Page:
Uganda indeed deserves visit from the pope

Pope Francis will be in Uganda in November, and plans and fundraisers for the visit are in high gear.

There is, for instance, a New Vision effort in which we are all invited to buy a souvenir rosary and, for non-believers like journalist Bernard Tabaire, an invitation to participate in a special Pope Walk on October 31.

I have read somewhere that the pope’s visit will cost Shs 5bn and that is why it has been necessary to constitute a committee in a public-private partnership, led by the prime minister, to organise the visit and raise funds.

Seeing that this is a high-profile committee and that President Museveni has already been invited to a fundraiser in addition to other ventures including New Vision’s, it is most likely that planners of the visit have taken some time to study the character of this pope. It is also true that for one to become a pope or any other position of global leadership, they must have very special attributes.

However, history may show that Pope Francis is/was a most unusual pope!

Soon after taking up office, Pope Francis rejected the traditional papal mansions, leaving that for the retired Pope Benedict and opted for a small apartment. I admire this and kind of liken it to omuzigo in my mind because of the mental image I have of the very frugal pope.

Next, he refused to take the official car and bought himself a used five-year-old Ford Focus and later accepted a gift of a 29-year-old Renault that he now keeps and occasionally uses as his personal car. Some commentators have said that indeed he is a man of faith because such an old car requires great patience. He advised priests to avoid luxuries, keep in tune with the poor and to buy humble cars.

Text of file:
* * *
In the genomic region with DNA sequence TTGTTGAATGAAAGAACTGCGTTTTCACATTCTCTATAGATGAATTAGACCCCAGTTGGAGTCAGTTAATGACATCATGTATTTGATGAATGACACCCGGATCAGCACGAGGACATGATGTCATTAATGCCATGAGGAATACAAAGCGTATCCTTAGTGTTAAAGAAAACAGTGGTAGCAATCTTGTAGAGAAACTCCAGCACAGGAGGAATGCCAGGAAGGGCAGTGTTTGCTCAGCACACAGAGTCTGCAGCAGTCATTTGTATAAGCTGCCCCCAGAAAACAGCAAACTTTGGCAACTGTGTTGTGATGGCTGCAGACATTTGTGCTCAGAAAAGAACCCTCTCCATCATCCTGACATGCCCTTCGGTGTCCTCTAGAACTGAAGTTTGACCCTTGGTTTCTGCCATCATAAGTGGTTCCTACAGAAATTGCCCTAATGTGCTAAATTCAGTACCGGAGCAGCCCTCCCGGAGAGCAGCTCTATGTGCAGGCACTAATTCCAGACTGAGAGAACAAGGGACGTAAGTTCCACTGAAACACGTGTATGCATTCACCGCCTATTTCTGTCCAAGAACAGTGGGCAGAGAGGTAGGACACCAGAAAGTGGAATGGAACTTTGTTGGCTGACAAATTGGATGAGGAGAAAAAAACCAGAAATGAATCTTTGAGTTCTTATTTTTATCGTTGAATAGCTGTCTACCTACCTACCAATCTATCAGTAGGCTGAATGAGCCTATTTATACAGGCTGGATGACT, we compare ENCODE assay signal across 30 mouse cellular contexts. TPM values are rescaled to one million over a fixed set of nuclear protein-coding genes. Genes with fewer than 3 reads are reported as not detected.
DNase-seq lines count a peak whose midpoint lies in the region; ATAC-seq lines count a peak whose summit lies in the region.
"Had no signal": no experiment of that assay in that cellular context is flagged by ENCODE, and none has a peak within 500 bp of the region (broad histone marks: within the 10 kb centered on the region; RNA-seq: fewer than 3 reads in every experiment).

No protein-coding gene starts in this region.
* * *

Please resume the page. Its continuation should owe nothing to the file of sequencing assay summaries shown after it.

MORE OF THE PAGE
Consequently, it is unsurprising that he recently nipped out of a meeting and went to an optician’s surgery where he insisted on reusing his old frames. He also paid the bill! Pope Francis usually travels very light; just one small suitcase will do for him. And he usually carries it himself! So, I wonder how he will cope with our Ugandan opulence on arrival at Entebbe airport.

I can see him refusing to board the awaiting posh Land Cruiser with, of course, the attendant VVIP convoy plus decorated police motorbikes blazing their way through the messy traffic of Entebbe road.

Will he spend a night at the fancy Serena hotel in town or seek out a tree under which Kizito or Mukaajanga rested just before they were burnt alive for their refusal to denounce Christianity?

The pope’s visit’s committee must be very wary; he could very well use the dead flight time reading reports of Chogm finances or other corruption cases and demand accountability for the Shs 5bn during his trip.

The pope is certainly a star celebrity who is loved by many. He has very strong opinions on many issues, including opposition to capitalism and socialism, which he believes are not pro-Christian! No wonder it is not just the Christians looking forward to his visit. Many other African countries must be looking at us enviously for hosting the pope this year.

He has spoken out in support of refugees and immigrants right from when the boats first hit the waters way back in 2013. At the time, he chastised Europeans for sending away poor people yet they had plenty.

Recall that when the Europeans adopted a silent policy of abolishing rescue missions, Pope Francis spoke out against it. Rescue missions were resumed because the Europeans were beginning to look ‘ugly’! Thankfully, the Italians stuck to it even at that time when no other country wanted to help.

Right now, the situation has exploded and the pope has urged European Catholics to take in refugees.

No one can be sure how all this will unfold. Africans from Eritrea, Somalia and Libya plus Syrians, Kurds, Afghans and Iraqis account for the large numbers fleeing their countries. Germany and Austria have now stood out for their warm welcome for foreigners.

Of course, we know about foreigners in Uganda and a lot of Africans have found refuge and made Uganda their home. Currently, we have people flocking in from Burundi and South Sudan due to instability yonder. Indeed, the 1995 Constitution recognises the Banyarwanda as one of the 56 tribes and the 2005 amendment act includes Barundi. Uganda certainly deserves a papal visit!

The author is one of the founding Kigo Thinkers.

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